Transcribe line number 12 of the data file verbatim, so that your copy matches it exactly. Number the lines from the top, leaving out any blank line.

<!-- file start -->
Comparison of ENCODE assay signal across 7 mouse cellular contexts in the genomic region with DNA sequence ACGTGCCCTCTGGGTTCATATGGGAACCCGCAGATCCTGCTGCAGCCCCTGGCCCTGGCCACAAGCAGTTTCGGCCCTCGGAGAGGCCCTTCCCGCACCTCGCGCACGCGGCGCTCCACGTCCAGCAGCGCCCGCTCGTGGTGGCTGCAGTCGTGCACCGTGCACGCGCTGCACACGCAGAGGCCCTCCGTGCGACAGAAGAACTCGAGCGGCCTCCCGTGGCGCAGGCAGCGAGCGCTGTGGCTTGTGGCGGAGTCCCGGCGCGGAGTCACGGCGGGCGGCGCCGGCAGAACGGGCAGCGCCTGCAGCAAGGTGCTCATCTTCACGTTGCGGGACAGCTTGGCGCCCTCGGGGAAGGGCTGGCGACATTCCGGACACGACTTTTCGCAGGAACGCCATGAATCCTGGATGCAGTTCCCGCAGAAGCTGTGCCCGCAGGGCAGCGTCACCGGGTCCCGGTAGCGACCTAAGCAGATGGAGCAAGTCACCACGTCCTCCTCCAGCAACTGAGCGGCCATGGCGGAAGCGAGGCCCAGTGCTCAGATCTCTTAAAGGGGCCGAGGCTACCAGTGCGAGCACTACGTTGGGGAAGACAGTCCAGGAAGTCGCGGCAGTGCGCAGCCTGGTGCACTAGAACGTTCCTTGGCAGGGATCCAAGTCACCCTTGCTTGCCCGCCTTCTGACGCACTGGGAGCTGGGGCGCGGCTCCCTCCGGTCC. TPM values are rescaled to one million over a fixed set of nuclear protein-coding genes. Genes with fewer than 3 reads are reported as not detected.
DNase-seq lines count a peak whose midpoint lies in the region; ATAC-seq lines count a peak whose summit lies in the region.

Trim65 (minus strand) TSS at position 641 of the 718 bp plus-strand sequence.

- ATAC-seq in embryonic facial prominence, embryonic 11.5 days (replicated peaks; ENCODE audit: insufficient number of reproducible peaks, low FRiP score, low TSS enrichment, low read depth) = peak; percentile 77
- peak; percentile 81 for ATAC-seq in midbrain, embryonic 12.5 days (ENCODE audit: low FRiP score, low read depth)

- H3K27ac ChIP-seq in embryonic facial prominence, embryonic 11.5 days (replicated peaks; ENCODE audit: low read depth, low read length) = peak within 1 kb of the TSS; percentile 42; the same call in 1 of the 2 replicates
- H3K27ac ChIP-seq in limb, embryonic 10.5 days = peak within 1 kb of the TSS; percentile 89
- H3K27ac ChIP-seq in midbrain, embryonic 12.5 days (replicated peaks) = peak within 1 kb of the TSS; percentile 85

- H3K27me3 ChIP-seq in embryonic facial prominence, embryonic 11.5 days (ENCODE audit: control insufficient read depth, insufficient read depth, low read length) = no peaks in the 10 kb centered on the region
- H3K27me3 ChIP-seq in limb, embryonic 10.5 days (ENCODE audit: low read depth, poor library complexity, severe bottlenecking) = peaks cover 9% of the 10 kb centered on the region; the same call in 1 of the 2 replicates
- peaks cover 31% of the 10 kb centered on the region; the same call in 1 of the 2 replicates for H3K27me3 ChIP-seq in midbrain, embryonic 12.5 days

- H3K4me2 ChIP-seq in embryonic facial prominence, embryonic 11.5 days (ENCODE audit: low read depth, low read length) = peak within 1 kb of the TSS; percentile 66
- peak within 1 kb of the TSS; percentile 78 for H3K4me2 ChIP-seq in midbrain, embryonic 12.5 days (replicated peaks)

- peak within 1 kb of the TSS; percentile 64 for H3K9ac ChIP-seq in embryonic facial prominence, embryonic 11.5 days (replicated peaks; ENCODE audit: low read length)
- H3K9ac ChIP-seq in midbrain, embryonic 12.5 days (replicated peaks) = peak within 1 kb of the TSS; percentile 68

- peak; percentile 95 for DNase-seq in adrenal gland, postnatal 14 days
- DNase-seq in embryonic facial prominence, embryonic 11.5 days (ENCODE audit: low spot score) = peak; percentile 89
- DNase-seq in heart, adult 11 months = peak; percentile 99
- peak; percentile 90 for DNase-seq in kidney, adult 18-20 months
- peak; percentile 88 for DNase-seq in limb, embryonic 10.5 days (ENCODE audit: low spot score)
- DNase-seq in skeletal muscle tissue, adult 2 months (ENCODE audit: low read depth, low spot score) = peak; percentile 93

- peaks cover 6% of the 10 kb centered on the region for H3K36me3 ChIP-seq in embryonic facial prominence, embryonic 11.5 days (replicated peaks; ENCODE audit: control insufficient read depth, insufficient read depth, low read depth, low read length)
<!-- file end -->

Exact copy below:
- H3K4me2 ChIP-seq in embryonic facial prominence, embryonic 11.5 days (ENCODE audit: low read depth, low read length) = peak within 1 kb of the TSS; percentile 66